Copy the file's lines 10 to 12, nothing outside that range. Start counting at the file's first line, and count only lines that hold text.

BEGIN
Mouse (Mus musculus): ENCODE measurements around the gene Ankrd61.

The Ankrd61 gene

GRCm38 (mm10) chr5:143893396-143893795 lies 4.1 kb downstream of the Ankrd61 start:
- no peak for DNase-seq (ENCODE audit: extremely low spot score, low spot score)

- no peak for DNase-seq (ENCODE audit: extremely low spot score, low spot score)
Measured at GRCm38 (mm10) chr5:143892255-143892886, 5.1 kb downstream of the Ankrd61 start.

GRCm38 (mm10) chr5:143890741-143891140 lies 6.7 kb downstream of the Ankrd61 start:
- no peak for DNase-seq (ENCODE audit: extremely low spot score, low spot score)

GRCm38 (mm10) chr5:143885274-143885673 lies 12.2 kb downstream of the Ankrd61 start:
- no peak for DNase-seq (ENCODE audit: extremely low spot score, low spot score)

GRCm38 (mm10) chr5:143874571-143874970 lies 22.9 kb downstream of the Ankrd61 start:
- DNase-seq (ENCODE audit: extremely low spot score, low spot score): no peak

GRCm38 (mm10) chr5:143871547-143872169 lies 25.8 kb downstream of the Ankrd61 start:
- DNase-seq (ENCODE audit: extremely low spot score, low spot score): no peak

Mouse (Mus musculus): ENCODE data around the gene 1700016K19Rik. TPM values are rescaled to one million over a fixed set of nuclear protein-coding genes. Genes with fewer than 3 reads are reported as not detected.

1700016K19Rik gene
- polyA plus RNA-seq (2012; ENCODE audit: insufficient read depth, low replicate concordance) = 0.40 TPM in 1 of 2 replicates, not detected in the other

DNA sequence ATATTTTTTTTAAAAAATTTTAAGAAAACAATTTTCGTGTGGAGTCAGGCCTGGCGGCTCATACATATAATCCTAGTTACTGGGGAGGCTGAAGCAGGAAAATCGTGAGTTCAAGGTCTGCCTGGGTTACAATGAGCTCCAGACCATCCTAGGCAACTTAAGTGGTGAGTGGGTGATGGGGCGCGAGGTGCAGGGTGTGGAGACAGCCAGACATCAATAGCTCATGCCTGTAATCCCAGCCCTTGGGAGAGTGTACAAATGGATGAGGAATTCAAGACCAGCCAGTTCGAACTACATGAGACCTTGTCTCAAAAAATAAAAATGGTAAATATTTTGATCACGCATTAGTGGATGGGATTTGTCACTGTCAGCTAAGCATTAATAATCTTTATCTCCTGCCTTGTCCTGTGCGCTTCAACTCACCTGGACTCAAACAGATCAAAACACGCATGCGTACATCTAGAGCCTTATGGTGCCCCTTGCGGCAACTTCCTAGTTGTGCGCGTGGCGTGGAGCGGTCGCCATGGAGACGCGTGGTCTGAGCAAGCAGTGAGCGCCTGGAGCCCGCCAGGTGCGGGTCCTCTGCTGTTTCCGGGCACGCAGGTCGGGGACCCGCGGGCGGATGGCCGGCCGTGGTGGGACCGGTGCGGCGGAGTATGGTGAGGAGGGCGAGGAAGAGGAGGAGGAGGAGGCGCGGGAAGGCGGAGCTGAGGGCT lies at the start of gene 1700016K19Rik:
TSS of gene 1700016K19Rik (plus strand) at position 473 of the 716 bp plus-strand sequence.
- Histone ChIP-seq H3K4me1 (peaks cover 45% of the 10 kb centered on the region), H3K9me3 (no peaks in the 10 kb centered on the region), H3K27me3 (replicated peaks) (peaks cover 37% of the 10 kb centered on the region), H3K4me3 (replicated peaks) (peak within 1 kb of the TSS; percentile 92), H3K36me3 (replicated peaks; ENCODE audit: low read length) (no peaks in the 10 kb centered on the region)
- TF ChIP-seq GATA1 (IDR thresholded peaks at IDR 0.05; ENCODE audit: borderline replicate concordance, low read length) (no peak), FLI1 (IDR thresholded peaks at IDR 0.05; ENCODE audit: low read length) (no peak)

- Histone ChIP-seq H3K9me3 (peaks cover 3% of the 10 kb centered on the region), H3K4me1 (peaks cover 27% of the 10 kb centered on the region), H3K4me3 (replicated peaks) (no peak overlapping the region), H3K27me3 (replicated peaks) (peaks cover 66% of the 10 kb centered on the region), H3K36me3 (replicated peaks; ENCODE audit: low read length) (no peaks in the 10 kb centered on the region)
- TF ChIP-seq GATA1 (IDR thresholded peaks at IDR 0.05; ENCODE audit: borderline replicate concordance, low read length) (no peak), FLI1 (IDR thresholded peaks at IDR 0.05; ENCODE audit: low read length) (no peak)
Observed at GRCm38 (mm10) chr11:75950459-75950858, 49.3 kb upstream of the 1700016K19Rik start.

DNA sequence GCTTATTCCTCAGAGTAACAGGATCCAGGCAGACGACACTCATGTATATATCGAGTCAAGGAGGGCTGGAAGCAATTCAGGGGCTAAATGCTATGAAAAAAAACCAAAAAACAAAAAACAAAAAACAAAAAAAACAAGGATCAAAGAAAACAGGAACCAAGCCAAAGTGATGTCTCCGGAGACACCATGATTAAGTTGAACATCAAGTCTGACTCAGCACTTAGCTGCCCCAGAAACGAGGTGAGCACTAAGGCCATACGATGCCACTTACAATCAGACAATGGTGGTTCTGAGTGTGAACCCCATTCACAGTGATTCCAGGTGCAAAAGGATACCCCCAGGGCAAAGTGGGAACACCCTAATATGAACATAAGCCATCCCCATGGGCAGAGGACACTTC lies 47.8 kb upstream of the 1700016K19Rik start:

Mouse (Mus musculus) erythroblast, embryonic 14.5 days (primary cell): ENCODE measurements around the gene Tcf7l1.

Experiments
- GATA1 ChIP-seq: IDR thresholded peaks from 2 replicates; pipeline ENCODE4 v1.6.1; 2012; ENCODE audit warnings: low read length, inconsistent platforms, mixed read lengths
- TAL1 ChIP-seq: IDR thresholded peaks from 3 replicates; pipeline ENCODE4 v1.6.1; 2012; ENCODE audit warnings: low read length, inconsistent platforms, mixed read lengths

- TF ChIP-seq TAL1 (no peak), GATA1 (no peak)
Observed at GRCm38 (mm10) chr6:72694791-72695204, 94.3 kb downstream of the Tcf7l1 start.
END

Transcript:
- no peak for DNase-seq (ENCODE audit: extremely low spot score, low spot score)

GRCm38 (mm10) chr5:143874571-143874970 lies 22.9 kb downstream of the Ankrd61 start:
- DNase-seq (ENCODE audit: extremely low spot score, low spot score): no peak